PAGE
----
One of the posts which struck a particular chord with me was Rachel’s discussion of how a husband isn’t quite enough in the friend department. This is something that’s also been true for me; I love my husband, but having him as my sole in-person anchor just doesn’t provide the same emotional satisfaction. He doesn’t always want to converse about people’s reactions in death, he’s not interested in what I’m wearing and whether it goes, and really sometimes he’d rather just go off and play a video game (or head out to snooker with one of his own friends). It’s so nice to find someone who feels similarly, and this is only one of the reasons I’ve become a reader of Rachel’s blog.

I also really enjoyed this post, wherein Rachel writes about how we think others won’t want us as friends. I think after school, we expect friendships will just pop up naturally, but in reality they just don’t always. People often love being your friend as much as you love being theirs – which is why, as she writes, going for it is actually a great move. This is something I’ve heard from others as well, but shyness is always a barrier. It’s a fantastic reminder that it it’s sometimes worth going out there and just meeting people. If you hit it off at work or in a book club, it’s worth trying to be friends outside too.

One of Rachel’s most recent posts, A Case of Friends That Could Be, hit a particularly relevant note for me, too. I have made friends towards the tail ends of time in particular places – in high school, in college, even in grad school – where I felt that those friendships could have definitely been more. I had plenty of close friends in college, so I didn’t think I needed more, but now I do often regret not chatting to those people more, not making an effort to be real friends while we had the chance. I did with one and it turned out to be a great friendship. Of course, I now don’t have the opportunity to see them and follow up like Rachel does – but should that come my way in the future, I am determined to do so.

In addition to these reflections on friendship issues that will resonate with all women – whether or not our best friend lives next door – Rachel is a fantastic writer, also loves to read, and has plenty to say about pop culture. I definitely recommend checking out her blog. I suspect you’ll become a subscriber just like I did.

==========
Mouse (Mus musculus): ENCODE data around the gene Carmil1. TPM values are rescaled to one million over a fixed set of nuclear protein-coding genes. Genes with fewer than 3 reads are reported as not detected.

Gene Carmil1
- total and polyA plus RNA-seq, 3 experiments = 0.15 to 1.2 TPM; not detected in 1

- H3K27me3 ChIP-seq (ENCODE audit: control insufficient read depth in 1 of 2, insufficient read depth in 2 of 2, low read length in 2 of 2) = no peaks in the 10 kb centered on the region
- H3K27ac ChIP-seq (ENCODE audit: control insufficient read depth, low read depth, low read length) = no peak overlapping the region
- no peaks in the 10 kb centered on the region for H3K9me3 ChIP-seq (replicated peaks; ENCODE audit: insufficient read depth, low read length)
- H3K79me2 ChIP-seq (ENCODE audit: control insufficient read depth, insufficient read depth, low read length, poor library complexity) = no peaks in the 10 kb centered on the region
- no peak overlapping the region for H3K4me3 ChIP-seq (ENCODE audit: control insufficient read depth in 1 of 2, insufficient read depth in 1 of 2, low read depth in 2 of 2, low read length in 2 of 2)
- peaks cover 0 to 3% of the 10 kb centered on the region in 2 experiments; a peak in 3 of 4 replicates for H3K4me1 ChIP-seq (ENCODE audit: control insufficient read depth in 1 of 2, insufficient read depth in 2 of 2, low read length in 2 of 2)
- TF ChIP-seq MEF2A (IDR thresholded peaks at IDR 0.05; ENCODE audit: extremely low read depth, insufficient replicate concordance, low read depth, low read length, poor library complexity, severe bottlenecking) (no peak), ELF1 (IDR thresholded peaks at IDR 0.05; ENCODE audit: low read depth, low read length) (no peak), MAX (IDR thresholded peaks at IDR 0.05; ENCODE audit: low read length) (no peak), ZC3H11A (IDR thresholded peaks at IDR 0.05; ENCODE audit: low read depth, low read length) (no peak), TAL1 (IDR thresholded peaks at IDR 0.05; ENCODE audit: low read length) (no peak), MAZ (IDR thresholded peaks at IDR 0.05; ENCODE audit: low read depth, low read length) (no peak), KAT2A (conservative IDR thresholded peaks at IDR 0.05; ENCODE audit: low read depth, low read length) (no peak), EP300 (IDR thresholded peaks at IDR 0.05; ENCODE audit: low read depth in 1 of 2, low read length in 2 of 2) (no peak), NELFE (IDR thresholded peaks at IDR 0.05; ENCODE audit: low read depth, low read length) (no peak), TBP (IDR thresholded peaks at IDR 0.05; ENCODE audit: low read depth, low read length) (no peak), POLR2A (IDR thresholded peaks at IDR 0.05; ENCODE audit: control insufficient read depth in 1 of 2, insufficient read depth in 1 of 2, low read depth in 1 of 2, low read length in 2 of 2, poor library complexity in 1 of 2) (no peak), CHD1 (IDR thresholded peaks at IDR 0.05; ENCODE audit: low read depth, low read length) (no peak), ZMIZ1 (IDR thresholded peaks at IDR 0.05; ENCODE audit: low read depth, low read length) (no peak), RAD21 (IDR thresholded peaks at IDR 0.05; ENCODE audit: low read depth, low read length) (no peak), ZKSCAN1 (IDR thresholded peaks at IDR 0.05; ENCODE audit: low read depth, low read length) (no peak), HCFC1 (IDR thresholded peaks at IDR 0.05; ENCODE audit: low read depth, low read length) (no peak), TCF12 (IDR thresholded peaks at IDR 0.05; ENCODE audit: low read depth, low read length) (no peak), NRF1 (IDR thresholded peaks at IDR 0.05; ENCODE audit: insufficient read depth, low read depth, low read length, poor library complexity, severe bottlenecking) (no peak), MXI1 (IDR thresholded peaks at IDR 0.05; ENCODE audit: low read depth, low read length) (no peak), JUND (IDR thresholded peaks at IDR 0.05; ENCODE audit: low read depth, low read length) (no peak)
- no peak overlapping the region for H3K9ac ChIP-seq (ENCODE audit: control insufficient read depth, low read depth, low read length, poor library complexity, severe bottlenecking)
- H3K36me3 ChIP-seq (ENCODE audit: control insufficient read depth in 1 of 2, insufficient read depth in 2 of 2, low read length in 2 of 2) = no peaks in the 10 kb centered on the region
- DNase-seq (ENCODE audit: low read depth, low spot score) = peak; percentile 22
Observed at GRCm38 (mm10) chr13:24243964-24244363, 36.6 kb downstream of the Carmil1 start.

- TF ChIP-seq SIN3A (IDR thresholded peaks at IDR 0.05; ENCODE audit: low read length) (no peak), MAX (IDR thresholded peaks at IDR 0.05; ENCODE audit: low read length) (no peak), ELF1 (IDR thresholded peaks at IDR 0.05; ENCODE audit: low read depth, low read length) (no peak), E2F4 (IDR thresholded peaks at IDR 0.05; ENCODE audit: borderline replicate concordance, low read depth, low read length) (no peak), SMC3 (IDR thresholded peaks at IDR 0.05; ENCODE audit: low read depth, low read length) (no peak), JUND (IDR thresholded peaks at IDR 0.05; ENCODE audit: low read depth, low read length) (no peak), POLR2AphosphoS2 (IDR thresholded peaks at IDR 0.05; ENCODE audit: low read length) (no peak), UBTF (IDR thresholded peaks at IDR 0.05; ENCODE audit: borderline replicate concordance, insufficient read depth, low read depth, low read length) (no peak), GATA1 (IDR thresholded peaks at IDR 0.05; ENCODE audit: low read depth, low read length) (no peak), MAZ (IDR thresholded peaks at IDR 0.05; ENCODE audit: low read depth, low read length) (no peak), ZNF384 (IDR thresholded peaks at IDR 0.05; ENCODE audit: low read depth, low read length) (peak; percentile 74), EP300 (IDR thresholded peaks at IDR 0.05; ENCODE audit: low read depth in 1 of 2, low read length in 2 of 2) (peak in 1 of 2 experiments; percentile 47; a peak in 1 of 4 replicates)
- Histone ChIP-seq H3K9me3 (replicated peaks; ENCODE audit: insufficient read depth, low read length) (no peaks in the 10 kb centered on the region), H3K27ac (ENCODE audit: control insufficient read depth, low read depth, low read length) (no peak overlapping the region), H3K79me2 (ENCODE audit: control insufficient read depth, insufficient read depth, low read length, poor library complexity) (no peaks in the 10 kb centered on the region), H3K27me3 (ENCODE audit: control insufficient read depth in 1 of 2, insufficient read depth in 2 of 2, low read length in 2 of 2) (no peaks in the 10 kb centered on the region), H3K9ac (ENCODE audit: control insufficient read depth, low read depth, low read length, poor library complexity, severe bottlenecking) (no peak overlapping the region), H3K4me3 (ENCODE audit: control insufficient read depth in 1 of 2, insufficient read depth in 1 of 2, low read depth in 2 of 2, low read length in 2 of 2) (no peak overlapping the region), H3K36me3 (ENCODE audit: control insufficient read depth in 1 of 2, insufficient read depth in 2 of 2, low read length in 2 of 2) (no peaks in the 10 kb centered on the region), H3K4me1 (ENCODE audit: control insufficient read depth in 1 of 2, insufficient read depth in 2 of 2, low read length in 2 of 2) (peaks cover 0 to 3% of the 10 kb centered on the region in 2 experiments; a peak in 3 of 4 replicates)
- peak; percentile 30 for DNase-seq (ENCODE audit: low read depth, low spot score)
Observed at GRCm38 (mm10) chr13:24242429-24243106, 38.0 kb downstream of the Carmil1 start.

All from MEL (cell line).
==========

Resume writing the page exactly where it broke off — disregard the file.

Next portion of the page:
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Reading Goals for 2011

Happy New Year everyone!

To be honest, I was relatively pleased with my reading in 2010. I read mainly what I wanted to read, when I wanted to read it. I started a new system of rotating different kinds of books, so for the last few months of the year I evenly read from my own books, library books, and review books. So really I have only a few goals.

1. Read 25% non-fiction. I think this should actually be fairly easy for me, as I was approaching this at the end of last year. I’ve found lots of fantastic non-fiction this past year and I really want to continue learning in all different subjects.

2. Read more of my own books. I know this is a problem everyone seems to have, but I’m definitely reading out of proportion these days. I have shelves and shelves of my own books, but only one shelf of review books. When I get through those, I want to continue accepting fewer review books and start reading 2 of my own books for every 1 review book.

3. Review books more promptly. I want to get into a system where I review the last book I read before I start a new one. Right now I’m about two weeks behind and I just don’t like it; I start to forget things. It gets so overwhelming that I then don’t review anything and just read more! I’d just like to be more punctual.

4. Most importantly, don’t feel guilty! I aimed for this last year, but I don’t think I succeeded (and to be honest I doubt I will this year). I want blogging to be less stressful; to not worry if I don’t post for a week or if I want to do something that isn’t reading a book for a while.

Do you have any reading or blogging goals for the new year?